5 recipes to heal your gut

While food supplements can play an important role in gut healing, nothing can beat these five recipes! While my approach is "you can't out-supplement a bad diet", there are also people, including kids, who can't take quality supplements for many reasons. Try these recipes below and your gut will thank you! 


Better butter for the gut recipe with ghee 

Ghee is another name for clarified butter and is a traditional healing food in India. It is made by heating butter until it liquefies into a golden liquid. The milk solids are removed, making it suitable for those who are lactose intolerant. It may be purchased in health food stores.

Ghee contains a combination of saturated and unsaturated fats. About two-thirds of its fat content is saturated, and one-third is mono- and polyunsaturated. Of the saturated fat content, most of it is of the short-chained variety (including butyric acid), making it easily digestible. Ghee also contains antioxidants, conjugated linoleic acid, and fat-soluble vitamins A, D, E, and K.

Better butter recipe 

  • one small jar (1/2 lb) organic GHEE, softened at room temperature
  • half a cup olive oil, extra virgin, cold pressed
  • three tsp friendly bacteria B.bifidum 
  • three tsp colostrum or IgG powder 
  • two tsp L-glutamine powder 
  • six tablets zinc carnosine, crushed to powder
  • one tablespoon raw honey or maple syrup or yacon syrup, organic preferred (Optional)

Mix with a whisk or food processor briefly until evenly mixed. Refrigerate. It will store in the refrigerator for about two weeks. Use one to two tablespoons. daily on warm food as a butter substitute. Good on warm vegetables, brown rice, and winter squash. Enjoy!

Description of ingredients: 

Clarified butter: This is a rich source of butyric acid, which is a short-chain fatty acid that supports the health and healing of cells in the small and large intestines and serves the natural processes of aerobic energy metabolism. Short-chain fatty acids can have the protective ability to impede the proliferation of damaging cells in the colon, and they have been associated with helping to maintain healthy blood lipid and sugar levels.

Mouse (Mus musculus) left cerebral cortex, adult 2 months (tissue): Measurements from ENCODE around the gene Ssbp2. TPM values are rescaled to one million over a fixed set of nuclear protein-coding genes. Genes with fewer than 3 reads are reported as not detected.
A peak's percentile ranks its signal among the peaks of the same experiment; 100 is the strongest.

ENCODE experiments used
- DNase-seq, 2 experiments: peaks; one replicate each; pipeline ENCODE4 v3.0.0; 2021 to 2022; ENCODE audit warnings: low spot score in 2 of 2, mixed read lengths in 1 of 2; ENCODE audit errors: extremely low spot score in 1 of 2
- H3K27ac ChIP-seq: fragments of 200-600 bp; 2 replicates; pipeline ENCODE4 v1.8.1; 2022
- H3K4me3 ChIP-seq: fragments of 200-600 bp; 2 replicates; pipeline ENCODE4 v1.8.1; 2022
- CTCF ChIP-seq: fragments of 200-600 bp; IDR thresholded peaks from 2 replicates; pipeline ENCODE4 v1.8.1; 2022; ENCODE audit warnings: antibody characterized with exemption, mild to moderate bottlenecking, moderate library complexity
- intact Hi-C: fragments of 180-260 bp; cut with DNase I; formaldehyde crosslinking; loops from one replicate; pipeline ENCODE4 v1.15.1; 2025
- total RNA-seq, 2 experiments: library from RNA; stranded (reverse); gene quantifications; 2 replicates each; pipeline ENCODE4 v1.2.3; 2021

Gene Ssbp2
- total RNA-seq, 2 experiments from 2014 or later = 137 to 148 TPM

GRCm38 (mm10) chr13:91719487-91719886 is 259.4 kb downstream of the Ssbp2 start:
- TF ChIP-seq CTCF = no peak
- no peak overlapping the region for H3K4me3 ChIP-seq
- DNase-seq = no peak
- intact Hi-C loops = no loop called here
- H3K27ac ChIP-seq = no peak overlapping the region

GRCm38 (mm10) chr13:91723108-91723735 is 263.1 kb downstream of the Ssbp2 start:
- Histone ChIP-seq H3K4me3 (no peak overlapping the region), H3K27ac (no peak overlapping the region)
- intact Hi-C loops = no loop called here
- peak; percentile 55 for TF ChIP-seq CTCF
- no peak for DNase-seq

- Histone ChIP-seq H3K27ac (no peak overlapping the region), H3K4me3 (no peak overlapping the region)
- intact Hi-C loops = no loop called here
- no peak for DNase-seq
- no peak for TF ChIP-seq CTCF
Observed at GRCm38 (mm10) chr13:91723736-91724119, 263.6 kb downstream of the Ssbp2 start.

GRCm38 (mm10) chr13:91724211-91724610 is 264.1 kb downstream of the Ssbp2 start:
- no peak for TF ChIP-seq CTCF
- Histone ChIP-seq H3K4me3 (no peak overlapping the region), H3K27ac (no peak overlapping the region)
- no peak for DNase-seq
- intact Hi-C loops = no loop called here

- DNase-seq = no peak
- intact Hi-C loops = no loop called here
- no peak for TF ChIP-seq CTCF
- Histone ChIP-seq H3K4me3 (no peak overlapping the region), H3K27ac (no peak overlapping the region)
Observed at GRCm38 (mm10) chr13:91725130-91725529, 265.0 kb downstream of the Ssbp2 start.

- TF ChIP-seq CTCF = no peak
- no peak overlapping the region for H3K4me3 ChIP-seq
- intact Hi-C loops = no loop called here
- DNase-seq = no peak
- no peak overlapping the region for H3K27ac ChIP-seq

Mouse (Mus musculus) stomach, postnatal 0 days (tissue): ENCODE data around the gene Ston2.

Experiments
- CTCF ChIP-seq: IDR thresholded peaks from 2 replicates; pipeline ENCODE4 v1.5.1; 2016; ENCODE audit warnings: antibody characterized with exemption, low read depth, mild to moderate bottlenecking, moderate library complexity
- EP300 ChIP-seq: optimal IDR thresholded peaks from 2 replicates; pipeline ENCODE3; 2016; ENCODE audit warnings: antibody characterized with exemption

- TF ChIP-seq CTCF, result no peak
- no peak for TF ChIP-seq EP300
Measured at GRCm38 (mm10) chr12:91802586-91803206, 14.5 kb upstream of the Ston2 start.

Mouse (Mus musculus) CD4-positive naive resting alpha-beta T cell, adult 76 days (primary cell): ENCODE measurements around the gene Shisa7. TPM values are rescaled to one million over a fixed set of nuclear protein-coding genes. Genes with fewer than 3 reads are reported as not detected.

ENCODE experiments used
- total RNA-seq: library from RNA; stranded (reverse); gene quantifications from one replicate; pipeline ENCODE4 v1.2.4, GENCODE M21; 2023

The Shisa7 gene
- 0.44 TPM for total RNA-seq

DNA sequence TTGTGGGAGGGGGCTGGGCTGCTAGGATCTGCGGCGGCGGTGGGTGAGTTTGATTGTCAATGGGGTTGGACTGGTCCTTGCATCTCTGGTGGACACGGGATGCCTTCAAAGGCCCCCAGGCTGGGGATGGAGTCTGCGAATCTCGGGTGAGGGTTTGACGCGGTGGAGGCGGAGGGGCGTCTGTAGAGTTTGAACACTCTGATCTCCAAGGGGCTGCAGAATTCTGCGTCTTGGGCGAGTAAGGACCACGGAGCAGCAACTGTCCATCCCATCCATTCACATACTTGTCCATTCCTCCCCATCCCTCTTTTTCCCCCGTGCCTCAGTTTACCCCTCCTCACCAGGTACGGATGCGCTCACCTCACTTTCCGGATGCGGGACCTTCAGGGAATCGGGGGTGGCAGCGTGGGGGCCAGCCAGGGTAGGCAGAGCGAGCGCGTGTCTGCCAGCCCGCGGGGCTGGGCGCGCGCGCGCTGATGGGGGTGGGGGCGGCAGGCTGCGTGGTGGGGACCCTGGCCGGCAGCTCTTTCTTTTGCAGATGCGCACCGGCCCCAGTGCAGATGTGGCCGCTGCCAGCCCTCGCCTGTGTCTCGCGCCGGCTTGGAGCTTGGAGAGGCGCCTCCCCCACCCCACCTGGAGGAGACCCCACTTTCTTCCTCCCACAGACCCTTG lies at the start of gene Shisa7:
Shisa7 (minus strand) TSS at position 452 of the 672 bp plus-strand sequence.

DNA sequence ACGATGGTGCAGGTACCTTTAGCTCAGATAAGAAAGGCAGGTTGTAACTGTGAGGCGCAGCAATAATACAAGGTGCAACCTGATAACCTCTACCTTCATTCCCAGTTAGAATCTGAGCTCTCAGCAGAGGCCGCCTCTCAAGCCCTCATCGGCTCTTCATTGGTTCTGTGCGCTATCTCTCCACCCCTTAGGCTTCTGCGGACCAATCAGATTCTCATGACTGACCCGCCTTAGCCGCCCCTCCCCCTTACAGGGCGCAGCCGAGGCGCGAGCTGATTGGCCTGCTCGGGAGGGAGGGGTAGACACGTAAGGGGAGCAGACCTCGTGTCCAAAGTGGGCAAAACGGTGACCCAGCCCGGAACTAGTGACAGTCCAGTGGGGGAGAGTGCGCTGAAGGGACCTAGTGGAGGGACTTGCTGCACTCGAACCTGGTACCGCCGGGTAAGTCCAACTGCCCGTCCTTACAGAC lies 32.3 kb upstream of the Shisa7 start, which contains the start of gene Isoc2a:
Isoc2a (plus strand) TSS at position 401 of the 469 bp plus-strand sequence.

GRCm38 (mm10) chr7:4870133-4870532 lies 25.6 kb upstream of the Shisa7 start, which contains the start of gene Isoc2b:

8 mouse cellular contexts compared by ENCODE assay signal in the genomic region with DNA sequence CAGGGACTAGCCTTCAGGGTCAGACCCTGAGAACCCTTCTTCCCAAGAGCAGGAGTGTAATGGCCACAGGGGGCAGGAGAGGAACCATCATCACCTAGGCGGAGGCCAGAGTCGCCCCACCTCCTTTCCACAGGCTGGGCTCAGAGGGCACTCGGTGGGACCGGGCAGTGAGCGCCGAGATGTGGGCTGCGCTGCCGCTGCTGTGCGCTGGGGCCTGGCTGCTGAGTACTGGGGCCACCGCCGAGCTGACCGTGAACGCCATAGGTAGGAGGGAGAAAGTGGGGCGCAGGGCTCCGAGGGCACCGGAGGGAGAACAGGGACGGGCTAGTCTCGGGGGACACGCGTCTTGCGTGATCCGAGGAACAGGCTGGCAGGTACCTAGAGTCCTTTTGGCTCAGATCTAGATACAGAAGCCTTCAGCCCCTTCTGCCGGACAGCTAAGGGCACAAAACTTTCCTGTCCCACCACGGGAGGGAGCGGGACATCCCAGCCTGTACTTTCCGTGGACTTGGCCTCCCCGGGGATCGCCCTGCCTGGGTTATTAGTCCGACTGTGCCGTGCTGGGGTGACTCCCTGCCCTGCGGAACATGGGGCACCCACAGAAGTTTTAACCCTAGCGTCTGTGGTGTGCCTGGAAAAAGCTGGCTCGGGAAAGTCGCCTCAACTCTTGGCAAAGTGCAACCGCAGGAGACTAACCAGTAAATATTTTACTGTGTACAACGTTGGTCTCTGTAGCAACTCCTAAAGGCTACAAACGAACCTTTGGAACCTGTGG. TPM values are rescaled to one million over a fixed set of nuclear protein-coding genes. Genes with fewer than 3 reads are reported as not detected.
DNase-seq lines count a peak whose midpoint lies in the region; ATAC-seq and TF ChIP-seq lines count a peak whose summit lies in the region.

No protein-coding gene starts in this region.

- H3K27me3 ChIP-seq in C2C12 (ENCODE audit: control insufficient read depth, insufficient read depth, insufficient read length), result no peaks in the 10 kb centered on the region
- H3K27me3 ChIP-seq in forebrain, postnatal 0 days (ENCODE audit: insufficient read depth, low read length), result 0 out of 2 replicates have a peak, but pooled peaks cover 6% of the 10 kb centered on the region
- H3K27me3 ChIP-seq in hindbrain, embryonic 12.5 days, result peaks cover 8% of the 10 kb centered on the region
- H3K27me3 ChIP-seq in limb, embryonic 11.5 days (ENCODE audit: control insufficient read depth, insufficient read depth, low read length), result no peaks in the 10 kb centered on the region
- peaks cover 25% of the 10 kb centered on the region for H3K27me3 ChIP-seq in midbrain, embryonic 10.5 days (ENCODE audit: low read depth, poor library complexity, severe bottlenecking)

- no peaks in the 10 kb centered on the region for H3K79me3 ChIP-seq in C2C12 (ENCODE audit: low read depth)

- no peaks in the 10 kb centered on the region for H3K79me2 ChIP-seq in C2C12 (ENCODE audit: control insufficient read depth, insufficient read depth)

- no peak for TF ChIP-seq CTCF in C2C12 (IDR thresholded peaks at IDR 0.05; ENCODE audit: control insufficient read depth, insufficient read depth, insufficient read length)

L-Glutamine: The gastrointestinal tract is by far the greatest user of glutamine in the body; the cells in the intestine use glutamine as their principal metabolic fuel. Most of the research on glutamine is connected to maintaining intestinal permeability.

Colostrum: Immune factors in colostrum can help balance and support a healthy immune system, which is the key to good health.

Zinc carnosine: A specific chelate of zinc known as zinc carnosine has been used as an antiulcer/mucosal healing drug in Japan for several years. It has demonstrated prevention of stress-induced ulcers.

Nourishing bone broth 

Broth, made from the bones of animals, has been consumed as a source of nourishment throughout the ages. It is a traditional remedy across cultures for the sick and weak. A classic folk treatment for colds and flu, it has also been used historically for ailments that affect connective tissues such as the gastrointestinal tract, the joints, the skin, the lungs, the muscles, and the blood. It serves as the base for many recipes including soup, sauces, and gravy. 

Nutritional contents 

Bone broth contains the ingredients that are in bone and this includes cartilage which forms joints, covering and adhering to the ends of bones. Bone and cartilage are both classified as connective tissue. Connective tissue is one of the four basic tissue types that exist in animals. It functions to bind or hold together and to support and strengthen the body. Connective tissue contains extracellular matrix.  

Bone broth provides the following nutrients in a tasty meal:

  • chondroitin sulphate
  • keratin sulphate
  • hyaluronic acid
  • collagen
  • calcium, phosphorus, magnesium, sulfur
  • sodium and potassium

Health benefits

  1. It is good for gut healing. The gelatin in bone broth protects and heals the mucosal lining of the digestive tract and helps aid in the digestion of nutrients.
  2. Fights infections such as colds and flu. A study published in the journal Chest shows eating chicken soup during a respiratory infection reduces the number of white blood cells, which are the cells that cause flu and cold symptoms.
  3. Reduces joint pain and inflammation. The glucosamine in bone broth can actually stimulate the growth of new collagen, repair damaged joints and reduce pain and inflammation.
  4. Great for skin, hair and nails.  The collagen and gelatin in bone broth support hair growth and helps to keep your nails strong.
  5. Helps with bone formation, growth and repair.  The calcium, magnesium and phosphorus in bone broth help our bones to grow and repair.
  6. Fights inflammation.  Bone broth is very high in the anti-inflammatory amino acids glycine and proline. 
  7. Promotes sleep and calms the mind. The amino acid glycine found in bone broth can be very calming.


  • One organic pasture-raised whole chicken carcass or one pound bones (pork bones, ribs, marrow bones, chicken bones, knucklebones) or a soup bone with marrow in it from the butcher
  • Put skin in broth. Can skin off fat or part of it after cooking.  Good for gut healing.
  • 6-10c of water
  • Optional: one to two cups selection of vegetables – leeks, carrots, onions, celery, kale, zucchini, celeriac, turnips, sweet potatoes, purple potatoes, mushrooms, etc 
  • one tsp powdered kelp (optional)
  • two cloves garlic peeled and smashed with the blade of a knife (if tolerate), finely chopped, ginger (optional, but recommended)
  • two tbsp apple cider vinegar (for mineral leaching!)
  • half teaspoon sea/Himalayan salt and fresh pepper 


You can store any excess broth in the freezer and defrost it for a later time.